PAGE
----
Does God publish books besides The Bible?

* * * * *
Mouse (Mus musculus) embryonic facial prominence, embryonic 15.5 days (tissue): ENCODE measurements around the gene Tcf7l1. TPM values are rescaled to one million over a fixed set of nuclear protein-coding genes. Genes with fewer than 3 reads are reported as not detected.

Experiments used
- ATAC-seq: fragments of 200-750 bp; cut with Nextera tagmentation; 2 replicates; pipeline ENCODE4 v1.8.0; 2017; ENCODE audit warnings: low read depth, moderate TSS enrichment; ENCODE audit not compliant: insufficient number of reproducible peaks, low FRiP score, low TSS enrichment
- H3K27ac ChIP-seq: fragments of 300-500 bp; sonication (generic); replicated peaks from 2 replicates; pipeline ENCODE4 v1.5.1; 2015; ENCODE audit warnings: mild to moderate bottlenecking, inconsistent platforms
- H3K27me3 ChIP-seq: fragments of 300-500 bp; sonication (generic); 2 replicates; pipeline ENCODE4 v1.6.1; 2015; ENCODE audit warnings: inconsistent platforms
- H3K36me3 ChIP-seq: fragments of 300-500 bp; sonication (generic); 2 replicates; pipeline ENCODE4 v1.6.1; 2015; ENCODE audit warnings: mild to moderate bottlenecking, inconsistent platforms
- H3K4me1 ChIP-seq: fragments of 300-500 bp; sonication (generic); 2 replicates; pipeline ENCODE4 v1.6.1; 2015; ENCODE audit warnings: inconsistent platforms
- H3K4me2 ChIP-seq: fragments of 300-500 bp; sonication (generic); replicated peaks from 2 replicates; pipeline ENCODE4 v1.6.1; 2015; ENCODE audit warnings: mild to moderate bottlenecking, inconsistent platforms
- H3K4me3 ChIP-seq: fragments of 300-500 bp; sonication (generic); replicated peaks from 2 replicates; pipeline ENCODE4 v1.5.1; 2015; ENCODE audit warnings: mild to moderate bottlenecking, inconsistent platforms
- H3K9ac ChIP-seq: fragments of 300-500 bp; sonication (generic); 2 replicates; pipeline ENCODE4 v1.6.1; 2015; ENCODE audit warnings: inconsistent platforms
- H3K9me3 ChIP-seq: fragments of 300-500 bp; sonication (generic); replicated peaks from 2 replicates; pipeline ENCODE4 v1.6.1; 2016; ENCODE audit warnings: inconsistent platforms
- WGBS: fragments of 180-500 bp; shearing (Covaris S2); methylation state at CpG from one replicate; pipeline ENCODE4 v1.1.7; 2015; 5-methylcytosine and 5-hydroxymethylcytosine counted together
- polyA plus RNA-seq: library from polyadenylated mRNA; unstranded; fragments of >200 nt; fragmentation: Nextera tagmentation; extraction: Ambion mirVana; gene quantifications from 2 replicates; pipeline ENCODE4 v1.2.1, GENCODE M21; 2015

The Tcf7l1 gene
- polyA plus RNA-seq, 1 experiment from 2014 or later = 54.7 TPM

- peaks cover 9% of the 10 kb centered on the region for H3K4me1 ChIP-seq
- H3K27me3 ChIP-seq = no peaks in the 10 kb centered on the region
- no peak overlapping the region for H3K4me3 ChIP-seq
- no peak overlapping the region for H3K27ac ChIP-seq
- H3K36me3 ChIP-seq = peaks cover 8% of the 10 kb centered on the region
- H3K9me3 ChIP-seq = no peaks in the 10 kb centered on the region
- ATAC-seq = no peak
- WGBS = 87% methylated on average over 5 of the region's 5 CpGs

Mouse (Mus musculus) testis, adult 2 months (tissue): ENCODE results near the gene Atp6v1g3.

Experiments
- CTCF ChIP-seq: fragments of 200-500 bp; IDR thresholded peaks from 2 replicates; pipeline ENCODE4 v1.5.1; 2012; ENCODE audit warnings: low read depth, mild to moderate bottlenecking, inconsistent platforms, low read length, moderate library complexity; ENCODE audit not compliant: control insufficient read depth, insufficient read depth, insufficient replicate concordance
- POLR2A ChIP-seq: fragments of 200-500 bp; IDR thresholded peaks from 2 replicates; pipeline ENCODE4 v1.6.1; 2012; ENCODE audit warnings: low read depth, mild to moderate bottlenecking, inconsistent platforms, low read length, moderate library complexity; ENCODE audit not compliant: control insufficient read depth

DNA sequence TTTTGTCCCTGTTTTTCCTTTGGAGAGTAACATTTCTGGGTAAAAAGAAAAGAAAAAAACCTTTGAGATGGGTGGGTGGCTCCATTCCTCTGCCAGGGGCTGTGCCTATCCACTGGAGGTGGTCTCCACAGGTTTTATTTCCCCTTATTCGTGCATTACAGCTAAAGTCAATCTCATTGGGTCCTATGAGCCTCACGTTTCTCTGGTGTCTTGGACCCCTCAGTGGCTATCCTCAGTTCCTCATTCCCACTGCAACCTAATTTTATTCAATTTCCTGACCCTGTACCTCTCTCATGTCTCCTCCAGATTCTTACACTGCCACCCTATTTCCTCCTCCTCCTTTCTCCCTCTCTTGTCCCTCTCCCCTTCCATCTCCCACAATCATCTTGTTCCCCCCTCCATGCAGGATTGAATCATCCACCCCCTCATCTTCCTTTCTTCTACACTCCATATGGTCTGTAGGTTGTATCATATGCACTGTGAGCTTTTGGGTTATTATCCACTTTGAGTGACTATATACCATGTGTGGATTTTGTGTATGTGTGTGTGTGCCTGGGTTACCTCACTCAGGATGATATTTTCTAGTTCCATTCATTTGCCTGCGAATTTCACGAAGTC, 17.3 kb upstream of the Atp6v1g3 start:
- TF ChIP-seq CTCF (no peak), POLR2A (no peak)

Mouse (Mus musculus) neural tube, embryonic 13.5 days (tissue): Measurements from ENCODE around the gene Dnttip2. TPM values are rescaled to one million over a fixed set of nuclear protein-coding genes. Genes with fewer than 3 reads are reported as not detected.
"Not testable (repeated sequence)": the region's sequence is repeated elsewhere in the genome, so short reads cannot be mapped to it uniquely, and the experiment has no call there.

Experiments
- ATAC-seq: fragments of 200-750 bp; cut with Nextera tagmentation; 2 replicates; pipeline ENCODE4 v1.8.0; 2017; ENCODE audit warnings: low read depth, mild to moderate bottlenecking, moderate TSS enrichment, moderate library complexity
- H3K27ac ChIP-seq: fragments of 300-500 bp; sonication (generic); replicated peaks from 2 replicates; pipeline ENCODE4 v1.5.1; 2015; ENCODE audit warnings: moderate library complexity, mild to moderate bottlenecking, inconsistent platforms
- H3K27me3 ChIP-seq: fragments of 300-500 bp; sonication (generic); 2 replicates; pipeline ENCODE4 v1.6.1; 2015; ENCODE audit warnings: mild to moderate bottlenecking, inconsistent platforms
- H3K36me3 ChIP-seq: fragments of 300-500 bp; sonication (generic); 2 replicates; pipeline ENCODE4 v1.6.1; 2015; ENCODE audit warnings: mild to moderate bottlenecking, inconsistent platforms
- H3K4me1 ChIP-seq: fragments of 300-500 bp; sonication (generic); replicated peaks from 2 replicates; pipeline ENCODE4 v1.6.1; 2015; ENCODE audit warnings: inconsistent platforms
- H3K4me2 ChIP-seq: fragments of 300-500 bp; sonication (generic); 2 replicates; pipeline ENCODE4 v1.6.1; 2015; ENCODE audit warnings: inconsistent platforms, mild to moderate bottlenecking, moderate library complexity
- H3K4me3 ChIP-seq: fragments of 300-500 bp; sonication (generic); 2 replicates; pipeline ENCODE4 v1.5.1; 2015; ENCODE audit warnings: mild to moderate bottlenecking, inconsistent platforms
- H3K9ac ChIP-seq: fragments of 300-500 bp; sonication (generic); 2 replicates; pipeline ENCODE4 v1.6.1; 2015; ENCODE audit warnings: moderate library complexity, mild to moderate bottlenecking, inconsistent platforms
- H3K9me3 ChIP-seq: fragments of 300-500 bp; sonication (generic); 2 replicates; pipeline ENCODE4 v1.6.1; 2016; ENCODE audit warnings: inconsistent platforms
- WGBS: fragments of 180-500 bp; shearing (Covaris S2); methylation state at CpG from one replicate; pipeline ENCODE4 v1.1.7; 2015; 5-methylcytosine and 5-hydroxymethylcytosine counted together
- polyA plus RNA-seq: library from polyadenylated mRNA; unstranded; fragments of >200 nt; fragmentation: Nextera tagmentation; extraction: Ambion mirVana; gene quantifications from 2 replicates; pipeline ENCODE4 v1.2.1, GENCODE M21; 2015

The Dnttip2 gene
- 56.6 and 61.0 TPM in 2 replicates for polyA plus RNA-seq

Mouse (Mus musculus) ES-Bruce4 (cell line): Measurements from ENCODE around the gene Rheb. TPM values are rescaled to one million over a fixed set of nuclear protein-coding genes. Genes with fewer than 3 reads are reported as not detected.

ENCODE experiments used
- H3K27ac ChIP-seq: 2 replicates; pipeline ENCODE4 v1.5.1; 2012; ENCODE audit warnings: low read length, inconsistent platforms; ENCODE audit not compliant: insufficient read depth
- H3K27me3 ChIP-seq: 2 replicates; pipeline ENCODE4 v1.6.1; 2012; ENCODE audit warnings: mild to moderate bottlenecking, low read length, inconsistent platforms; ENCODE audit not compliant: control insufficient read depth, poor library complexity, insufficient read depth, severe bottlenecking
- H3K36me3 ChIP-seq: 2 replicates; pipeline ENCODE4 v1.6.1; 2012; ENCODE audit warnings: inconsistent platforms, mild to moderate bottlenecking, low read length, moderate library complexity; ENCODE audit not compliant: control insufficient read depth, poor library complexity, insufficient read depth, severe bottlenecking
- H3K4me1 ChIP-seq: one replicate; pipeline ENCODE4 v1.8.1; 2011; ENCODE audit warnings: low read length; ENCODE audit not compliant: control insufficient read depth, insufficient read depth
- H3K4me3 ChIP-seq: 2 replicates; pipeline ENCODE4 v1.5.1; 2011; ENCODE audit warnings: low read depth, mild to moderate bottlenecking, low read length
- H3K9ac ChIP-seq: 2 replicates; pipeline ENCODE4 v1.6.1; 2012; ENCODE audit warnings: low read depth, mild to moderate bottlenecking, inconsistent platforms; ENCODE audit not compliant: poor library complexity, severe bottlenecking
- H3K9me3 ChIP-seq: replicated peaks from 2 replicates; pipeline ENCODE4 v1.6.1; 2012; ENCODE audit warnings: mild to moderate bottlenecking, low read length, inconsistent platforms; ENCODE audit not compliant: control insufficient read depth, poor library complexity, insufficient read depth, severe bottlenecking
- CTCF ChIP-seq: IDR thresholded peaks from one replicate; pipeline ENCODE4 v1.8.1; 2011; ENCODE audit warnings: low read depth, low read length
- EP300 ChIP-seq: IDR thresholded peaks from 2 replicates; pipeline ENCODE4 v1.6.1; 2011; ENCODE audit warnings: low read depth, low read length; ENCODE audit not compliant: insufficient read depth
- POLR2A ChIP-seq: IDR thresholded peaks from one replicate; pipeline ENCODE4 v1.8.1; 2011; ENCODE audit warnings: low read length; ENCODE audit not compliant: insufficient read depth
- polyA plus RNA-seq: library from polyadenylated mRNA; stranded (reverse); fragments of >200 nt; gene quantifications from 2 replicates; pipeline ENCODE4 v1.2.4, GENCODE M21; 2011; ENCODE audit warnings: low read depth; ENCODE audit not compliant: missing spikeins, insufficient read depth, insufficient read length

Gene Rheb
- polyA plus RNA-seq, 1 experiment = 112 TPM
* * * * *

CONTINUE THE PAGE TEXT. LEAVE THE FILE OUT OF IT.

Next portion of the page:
Jerry Jenkins, author of the blockbuster Left Behind Series, can’t walk away from a rich deal. He has raked in millions with his dramatic series of novels that purport to prepare believers for the imminent end of the world. Jenkin’s publisher had announced that the Left Behind narratives had run its course. Then Jenkins proposed a “prequel” and sequel to the series. “Prequel” is a word meaning an introductory volume.Authors often make a similar move when their best-selling hardcover books are re-issued in paperback. An author might add new chapters to the paperback edition, along with a revised, expanded preface.Does God, the divine hand shaping the Bible, engage in a similar publishing venture?Does God edit additional holy books that may occasionally offer information not tucked in the Bible?Joseph Smith, founder of the 19-century religious sect known as “The Church of Jesus Christ of the Latter-day Saints” believed God tapped him on the shoulder. Smith argued that he received new revelations directly from God, his editor.2005 marks the 100th anniversary of Joseph Smith’s birth. Latter-day Saints believe that God wrote a sequel or two to the Bible. One of these, The Book of Mormon, they claim, is the word of God. It is a freshly revealed scripture that came to the Mormons through Smith, on par with the Old and New Testaments. Was Smith really God’s literary agent?Smith claimed he met God and Jesus Christ in a grove in upstate New York at 14 years when he was 14. He recounted this revelation in 1820 when he wrote that the Lord sat him down and had his listen to a divine sequel, rivaling the Bible’s authority. Smith also wanted to find true religion, but God warned him to run from corrupt Christian tradition. God wanted Smith to start his own faith, anchored purely in Jesus’ ministry on earth.Smith dubbed The Book of Mormon “another Testament of Jesus Christ.” This subtitle makes clear that for Smith God did not end his series of revelations with the Bible. God kept on writing sequels through his scribe Joseph.The direct revelations to Smith proved stirring, never straining his gullibility. In 1820 he wrote of his vision, “I saw a pillar of light exactly over my head, above the brightness of the sun, which descended gradually until it fell on me. When the light rested upon me I saw two personages, whose brightness and glory defy all description, standing above me in the air. One of them spake unto me, calling me by name and said, pointing to the other, ‘This is my beloved Son, hear him.'”Smith believed the Bible is not complete or sufficient in divine authority. The Book of Mormon reveals new chapters in the story of God’s work on earth. Jesus, Smith wrote, leaped from Jerusalem, landing on the American continent.The Book of Mormon spins a tale of a small tribe of Jews who sailed west from Jerusalem and finally dropped anchor in the Americas in 600 BC. Mormon theology posits that from this line of Jews American Indians evolved.Mormon scriptures, functioning as God’s sequel to the Bible, also describe how Jesus played tourist in America about a year after his death. The story tells how he supposedly he baptized the Hebrew remnant on the continent, repeated his Sermon on the Mount, and started his church, ushering in 200 years of peace.Christians are quick to point out how God showed lapses of judgment if He indeed edited what Smith transcribed as a Mormon sequel to the Bible. Readers notice textual expressions that smack of the King James Bible, issued centuries after Smith’s timeline.Informed readers find obvious anachronisms in The Book of Mormon. Reverences are made to a seven-day week, corralled horses, cows and sheep grazing, silk, plus splendid chariots and steel.What wrong with this picture? None of the items listed above had been introduced into America at the time of Christ’s alleged visit to the Jews The Book of Mormon records.Whether or not God has written sequels to the Bible stands as a great divide between Mormon belief and Christianity. Mormons swear by Smith’s writings that God has opened a new revelation, The Book of Mormon, which is the Divine’s authoritatively supreme effort at expanding the Bible’s story of salvation.The Christian tradition counters that the Bible’s way of salvation is complete, adequate and sufficient. God doesn’t have to second-guess Himself by adding future chapters to the story of salvation or by sending Jesus as His ambassador to primitive America.Though God continues to lead the Christian community into deeper understanding of the Bible’s books, what is called the “canon” the Bible as delivered, is closed. The Bible is God’s complete, distinctive, one-of-a-kind revelation. It doesn’t need Smith’s add-ons.The premier Christian scholar of the transmission of the biblical text is Bruce M. Metzger, under whom I studied at Princeton Theological Seminary. Metzger chaired the translation team that introduced the New Revised Standard Version of the Bible. Metzger’s crisp, clear writing answers why God has not written any sequels to the Bible.”In traditional Judaism and Christianity, the Bible has been more than a historical document to be preserved or a classic of literature to be cherished and admired; it is recognized as the unique record of God’s dealing with people over the ages.” God didn’t sign a deal with Joseph Smith to write a biblical sequel. God has done more than adequate work with the Bible as is, uniquely revealing His way with us. Doc: mormonThe Reverend Dr. Jack R. Van Ens is a Presbyterian minister who heads Creative Growth Ministries, enhancing Christian worship through storytelling and dramatic presentations. Van Ens’ book, “How Jefferson Made the Best of Bad Messes,” is available in local bookstores for $7.95.Vail, Colorado